This is a series of deliberations about the politics behind the popular market and the opportunities for successful organic agriculture markets as well as alternative markets
‘First entice by luring and then enslave’. This is the ideology of huge corporates. Companies like Monsanto swindle immense profit, operating by this method. With this condition, it is essential to establish an alternative market that will truly help the farmers. We have already seen some of the successful alternative markets.
At the alternative market, service of sales does not begin after the farm products reach the market. It begins from the time of crop production. It should give focus on all aspects including the inputs, method of cultivation and harvest.
There was a short series of articles in ‘Pasumai Vikatan’ about ‘Sittilingi Organic Farmers Association’, well appreciated and welcomed by the readers. Hundreds of organic farmers made history by integrating themselves starting from seeding through marketing cooperatively.
In this part, nearly 1000 acres of land has been converted to organic farming. More than 90% of the farmers in the association are only small farmers. They remain healthy by growing about 70% of their own food products such as minor millets, traditional rice varieties, vegetables and greens, and consuming them. Only the remaining surplus products are sold in the market after processing and value addition. This helps the farmers get a higher price for their products and also provides employment opportunities for the women. This is the best example for alternative market.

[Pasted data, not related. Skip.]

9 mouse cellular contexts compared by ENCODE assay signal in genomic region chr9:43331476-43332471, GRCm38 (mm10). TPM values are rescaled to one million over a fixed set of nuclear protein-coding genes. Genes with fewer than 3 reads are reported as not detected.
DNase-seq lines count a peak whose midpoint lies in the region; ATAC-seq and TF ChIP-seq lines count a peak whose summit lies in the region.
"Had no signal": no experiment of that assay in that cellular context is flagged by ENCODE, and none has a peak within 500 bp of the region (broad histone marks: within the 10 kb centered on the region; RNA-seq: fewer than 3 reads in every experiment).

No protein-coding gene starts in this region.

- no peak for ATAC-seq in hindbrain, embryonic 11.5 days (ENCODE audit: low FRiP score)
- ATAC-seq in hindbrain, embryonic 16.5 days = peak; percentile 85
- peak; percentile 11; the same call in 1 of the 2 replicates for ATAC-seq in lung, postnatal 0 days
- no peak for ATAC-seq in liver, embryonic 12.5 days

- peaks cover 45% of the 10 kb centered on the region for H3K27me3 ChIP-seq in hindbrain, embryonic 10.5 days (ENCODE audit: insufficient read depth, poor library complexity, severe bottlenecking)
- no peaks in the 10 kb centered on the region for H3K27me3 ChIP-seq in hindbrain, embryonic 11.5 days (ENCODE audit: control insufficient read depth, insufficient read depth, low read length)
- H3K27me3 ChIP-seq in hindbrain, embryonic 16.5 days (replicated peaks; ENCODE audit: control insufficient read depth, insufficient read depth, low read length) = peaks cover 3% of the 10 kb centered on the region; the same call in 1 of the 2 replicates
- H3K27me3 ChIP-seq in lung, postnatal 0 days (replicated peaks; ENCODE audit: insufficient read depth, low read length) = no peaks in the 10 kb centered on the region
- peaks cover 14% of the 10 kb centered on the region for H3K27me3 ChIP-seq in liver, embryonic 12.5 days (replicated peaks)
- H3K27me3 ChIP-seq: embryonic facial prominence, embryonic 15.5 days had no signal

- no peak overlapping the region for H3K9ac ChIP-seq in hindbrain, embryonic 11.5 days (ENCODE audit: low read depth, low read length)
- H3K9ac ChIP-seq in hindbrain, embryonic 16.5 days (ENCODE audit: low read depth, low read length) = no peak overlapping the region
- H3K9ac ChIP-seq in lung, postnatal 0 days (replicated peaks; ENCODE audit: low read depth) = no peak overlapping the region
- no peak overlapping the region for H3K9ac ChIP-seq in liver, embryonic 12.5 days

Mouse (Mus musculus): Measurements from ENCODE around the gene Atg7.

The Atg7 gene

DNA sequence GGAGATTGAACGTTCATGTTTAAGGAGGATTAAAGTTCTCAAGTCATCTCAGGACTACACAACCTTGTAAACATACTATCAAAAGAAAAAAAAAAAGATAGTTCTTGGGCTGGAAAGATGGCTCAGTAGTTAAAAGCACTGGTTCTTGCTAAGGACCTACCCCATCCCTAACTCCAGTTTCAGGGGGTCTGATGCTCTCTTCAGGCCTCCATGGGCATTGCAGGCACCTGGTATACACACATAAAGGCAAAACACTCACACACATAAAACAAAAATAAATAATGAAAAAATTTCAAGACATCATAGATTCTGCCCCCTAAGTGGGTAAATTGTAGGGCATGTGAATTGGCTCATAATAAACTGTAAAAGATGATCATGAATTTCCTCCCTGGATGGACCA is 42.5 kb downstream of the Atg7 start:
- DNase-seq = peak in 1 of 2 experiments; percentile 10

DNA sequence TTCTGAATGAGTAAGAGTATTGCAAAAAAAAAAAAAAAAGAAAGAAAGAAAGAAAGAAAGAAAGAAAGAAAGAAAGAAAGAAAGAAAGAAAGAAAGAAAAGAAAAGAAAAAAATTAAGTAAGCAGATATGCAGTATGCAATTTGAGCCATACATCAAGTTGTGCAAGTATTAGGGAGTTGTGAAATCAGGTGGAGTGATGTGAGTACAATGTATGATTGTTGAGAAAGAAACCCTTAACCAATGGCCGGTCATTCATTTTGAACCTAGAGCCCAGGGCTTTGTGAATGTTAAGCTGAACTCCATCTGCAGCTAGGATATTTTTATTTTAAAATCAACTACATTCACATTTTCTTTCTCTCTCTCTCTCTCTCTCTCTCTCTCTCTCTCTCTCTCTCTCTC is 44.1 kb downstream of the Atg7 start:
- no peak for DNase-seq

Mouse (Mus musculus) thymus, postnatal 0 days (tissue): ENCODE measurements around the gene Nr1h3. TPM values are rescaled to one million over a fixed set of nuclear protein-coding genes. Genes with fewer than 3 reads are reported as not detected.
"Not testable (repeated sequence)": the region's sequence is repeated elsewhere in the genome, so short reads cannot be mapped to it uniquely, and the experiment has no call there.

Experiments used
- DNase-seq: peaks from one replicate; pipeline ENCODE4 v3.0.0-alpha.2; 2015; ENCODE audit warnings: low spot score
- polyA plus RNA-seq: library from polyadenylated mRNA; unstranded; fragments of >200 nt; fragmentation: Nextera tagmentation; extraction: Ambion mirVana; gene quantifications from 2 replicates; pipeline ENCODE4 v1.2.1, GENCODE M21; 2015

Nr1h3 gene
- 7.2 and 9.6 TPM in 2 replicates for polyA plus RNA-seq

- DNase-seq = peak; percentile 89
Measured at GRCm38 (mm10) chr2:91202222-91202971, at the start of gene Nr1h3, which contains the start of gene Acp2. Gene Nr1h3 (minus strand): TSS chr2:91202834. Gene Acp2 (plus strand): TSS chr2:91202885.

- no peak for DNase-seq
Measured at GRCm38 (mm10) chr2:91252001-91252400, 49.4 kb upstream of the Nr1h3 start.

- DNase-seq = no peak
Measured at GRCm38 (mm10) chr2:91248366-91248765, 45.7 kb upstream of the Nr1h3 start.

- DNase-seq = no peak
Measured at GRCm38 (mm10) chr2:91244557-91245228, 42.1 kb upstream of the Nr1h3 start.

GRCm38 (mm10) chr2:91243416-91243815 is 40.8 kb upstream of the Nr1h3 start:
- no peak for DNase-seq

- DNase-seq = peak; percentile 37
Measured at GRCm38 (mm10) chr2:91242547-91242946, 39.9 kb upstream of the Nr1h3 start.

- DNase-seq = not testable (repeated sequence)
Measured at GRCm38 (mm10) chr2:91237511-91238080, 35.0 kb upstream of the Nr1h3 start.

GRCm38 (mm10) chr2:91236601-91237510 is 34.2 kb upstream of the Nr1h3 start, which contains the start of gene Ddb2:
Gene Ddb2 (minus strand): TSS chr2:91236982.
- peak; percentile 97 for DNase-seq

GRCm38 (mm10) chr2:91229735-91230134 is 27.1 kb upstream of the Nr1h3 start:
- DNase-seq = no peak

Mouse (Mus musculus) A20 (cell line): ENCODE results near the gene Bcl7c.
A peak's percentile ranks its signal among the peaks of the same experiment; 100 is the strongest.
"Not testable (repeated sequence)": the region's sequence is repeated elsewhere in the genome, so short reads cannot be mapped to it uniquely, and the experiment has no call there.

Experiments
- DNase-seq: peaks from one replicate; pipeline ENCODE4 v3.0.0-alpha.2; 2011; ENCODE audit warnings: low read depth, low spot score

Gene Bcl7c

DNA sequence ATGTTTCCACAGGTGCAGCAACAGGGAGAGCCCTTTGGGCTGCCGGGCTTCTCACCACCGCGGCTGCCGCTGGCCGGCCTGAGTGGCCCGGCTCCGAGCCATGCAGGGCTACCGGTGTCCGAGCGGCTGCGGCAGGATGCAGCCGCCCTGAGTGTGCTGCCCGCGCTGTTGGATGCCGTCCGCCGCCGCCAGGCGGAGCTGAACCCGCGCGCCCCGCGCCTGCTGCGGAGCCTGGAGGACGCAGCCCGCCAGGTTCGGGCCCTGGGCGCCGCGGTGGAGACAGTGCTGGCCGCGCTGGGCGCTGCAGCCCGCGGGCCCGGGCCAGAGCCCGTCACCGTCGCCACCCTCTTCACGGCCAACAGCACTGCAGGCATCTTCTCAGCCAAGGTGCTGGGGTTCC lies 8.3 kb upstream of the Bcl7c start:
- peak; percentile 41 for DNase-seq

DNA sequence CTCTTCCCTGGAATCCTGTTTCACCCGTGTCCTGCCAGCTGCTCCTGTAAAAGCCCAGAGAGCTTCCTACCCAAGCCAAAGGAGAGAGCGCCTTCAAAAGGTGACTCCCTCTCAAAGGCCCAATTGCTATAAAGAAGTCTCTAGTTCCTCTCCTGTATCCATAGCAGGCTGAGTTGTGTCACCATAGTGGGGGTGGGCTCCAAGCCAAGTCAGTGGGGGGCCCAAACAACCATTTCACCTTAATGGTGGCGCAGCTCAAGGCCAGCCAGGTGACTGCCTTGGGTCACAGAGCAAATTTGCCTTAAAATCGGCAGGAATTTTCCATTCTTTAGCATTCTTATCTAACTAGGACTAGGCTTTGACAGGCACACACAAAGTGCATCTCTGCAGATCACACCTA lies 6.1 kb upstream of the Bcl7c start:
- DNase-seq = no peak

I carried out an analysis at Sittlingy. At that time, the farmers were not able to provide details about the yield measures. Only when closely watched I learnt that they never weighed their farm products. Whatever the volume of yield, they simply pack and tie them in bags and store them. Only those products that are sold to the markets were weighed. They never bothered about measuring the amount of their farm products. It was rare for them to visit the hospitals as they remained healthy by consuming organically grown healthy food items.
A similar kind of organization functioning successfully in the state of Andhra, is the association named ‘Timbaktu Collective’. It is functioning in the dry part of Anantpur district. This organization has turned hundreds of farmers who were suffering due to drought to a self-sufficient and self-reliance community. The cooperative association of the organization, ‘Dharani’ has been growing day by day. Last year it procured 357 tons of products from 550 farmers, worth of Rs 1.42 crores.
Working with an objective of ‘100% organic’, the organization, Dharani has 2103 members. It has been serving in the 60 villages of three panchayats in the Anantpur district. Dharani truly flourishes the local economy. Till now, it has provided Rs 6,01,600 for farmers and Rs 3,84,000 for women as incentives.
We should calculate how much income is gained from the local economy and what it is spent on. A survey was conducted by ‘Nalla keerai’ Jagan in one of the villages of Thiruvallur district. As per the survey conducted among 115 households, the first three places of key expenditures at the household level were occupied by chemical fertilizers and pesticides, English medicines and TASMAC alcohol respectively. The cost of these products is nearly 1 crore. It is needless to mention that some of the huge companies take the money out of these.